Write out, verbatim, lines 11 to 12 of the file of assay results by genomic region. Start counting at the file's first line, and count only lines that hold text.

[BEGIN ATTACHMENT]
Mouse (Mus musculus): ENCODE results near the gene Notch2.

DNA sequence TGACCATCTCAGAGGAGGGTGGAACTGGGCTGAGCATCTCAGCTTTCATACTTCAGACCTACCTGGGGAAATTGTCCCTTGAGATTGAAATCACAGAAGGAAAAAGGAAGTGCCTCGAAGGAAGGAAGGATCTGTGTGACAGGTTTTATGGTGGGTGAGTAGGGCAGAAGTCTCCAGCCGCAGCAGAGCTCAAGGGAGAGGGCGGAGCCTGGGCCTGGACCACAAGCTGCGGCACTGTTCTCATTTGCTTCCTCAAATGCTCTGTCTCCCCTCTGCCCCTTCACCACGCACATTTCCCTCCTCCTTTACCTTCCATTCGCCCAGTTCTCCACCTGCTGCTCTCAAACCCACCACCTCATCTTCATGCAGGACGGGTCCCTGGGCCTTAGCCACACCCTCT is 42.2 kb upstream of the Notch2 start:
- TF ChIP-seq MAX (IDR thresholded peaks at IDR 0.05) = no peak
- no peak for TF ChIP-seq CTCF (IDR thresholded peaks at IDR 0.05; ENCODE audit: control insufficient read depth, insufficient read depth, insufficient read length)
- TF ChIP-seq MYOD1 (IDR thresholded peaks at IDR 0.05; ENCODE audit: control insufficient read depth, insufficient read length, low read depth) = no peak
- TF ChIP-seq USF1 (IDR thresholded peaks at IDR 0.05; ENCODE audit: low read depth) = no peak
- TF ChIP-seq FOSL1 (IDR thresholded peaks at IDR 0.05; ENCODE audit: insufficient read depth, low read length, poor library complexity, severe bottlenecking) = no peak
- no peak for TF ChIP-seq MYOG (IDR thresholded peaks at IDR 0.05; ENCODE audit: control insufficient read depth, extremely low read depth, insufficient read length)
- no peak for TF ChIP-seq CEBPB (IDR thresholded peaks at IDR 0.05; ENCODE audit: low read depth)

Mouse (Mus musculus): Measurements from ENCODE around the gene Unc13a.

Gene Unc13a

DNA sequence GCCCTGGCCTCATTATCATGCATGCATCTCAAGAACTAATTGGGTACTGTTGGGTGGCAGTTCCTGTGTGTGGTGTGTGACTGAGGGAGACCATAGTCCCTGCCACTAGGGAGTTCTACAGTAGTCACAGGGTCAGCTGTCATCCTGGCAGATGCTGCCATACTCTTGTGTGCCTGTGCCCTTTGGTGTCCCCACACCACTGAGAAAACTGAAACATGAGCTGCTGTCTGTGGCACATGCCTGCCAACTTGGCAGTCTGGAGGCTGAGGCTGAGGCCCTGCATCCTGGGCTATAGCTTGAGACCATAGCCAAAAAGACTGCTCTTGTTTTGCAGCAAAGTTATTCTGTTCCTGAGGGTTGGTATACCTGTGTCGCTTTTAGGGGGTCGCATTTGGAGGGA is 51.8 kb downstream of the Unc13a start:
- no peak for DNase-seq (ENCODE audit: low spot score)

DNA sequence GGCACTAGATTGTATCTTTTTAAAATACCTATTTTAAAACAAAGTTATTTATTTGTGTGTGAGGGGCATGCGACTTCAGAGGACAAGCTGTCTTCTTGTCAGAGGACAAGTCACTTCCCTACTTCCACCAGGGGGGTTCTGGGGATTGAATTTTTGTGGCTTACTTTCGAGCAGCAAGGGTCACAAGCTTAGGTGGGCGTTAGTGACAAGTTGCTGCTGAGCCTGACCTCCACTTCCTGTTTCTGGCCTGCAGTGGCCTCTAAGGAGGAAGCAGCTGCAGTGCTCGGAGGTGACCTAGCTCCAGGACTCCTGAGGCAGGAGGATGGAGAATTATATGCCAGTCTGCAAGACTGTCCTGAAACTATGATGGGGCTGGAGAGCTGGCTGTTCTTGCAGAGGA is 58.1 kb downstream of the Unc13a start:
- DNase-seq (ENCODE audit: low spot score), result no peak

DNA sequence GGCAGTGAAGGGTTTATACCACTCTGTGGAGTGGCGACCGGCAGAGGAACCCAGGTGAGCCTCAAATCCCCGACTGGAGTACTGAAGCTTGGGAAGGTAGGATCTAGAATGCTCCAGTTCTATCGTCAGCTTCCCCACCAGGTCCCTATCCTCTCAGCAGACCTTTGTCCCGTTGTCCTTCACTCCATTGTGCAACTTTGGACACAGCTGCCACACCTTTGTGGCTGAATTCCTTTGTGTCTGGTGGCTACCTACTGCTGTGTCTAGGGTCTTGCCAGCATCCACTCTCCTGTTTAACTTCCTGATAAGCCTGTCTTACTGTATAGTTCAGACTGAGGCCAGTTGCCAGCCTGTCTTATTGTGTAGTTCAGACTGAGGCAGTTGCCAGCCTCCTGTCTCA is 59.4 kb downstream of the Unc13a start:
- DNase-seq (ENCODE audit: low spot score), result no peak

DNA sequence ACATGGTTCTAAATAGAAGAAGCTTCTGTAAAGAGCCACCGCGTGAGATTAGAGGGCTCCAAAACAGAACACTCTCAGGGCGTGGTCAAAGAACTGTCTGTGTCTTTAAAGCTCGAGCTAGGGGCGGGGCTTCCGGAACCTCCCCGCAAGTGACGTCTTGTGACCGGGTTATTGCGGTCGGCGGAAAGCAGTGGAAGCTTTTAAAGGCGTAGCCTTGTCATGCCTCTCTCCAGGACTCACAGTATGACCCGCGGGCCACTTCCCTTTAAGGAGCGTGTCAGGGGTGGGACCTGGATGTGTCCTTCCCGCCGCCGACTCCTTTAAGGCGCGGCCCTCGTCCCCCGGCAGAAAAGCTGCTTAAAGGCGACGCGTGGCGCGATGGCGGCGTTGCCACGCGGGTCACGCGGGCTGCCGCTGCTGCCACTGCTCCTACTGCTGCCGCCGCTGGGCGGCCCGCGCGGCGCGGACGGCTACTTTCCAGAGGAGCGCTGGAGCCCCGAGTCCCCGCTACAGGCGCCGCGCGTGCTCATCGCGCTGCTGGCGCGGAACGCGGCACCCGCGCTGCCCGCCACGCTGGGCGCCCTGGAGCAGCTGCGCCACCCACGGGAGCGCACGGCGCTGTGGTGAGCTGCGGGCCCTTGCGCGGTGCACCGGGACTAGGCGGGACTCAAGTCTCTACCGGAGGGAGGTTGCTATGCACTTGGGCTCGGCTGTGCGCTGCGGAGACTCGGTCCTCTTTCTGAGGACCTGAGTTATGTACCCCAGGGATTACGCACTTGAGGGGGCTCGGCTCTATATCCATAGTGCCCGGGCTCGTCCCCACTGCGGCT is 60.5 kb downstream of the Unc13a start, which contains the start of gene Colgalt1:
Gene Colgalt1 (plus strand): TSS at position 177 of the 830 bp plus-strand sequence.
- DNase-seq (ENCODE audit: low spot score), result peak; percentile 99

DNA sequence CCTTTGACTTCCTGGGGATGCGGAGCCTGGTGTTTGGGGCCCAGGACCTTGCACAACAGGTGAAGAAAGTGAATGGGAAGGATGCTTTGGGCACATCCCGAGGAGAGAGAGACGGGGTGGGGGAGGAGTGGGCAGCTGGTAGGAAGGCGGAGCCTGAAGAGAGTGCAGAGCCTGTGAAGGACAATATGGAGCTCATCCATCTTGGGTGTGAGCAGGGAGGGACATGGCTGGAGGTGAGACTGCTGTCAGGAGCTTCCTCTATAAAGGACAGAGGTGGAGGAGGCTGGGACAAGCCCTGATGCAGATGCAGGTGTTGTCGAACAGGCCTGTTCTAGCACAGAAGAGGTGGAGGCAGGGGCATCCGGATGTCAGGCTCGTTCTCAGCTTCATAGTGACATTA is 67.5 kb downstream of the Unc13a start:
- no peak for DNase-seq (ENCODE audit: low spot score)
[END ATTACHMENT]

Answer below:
Gene Unc13a

DNA sequence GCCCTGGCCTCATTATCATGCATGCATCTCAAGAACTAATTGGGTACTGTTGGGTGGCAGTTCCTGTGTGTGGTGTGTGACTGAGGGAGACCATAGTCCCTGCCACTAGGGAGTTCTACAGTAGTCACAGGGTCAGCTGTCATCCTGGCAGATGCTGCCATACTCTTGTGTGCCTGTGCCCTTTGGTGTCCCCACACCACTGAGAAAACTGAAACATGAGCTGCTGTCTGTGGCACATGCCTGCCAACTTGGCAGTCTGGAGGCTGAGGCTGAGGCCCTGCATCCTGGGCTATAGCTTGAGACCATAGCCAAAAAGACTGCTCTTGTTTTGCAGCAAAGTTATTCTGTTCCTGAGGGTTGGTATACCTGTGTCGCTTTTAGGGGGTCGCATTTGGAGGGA is 51.8 kb downstream of the Unc13a start: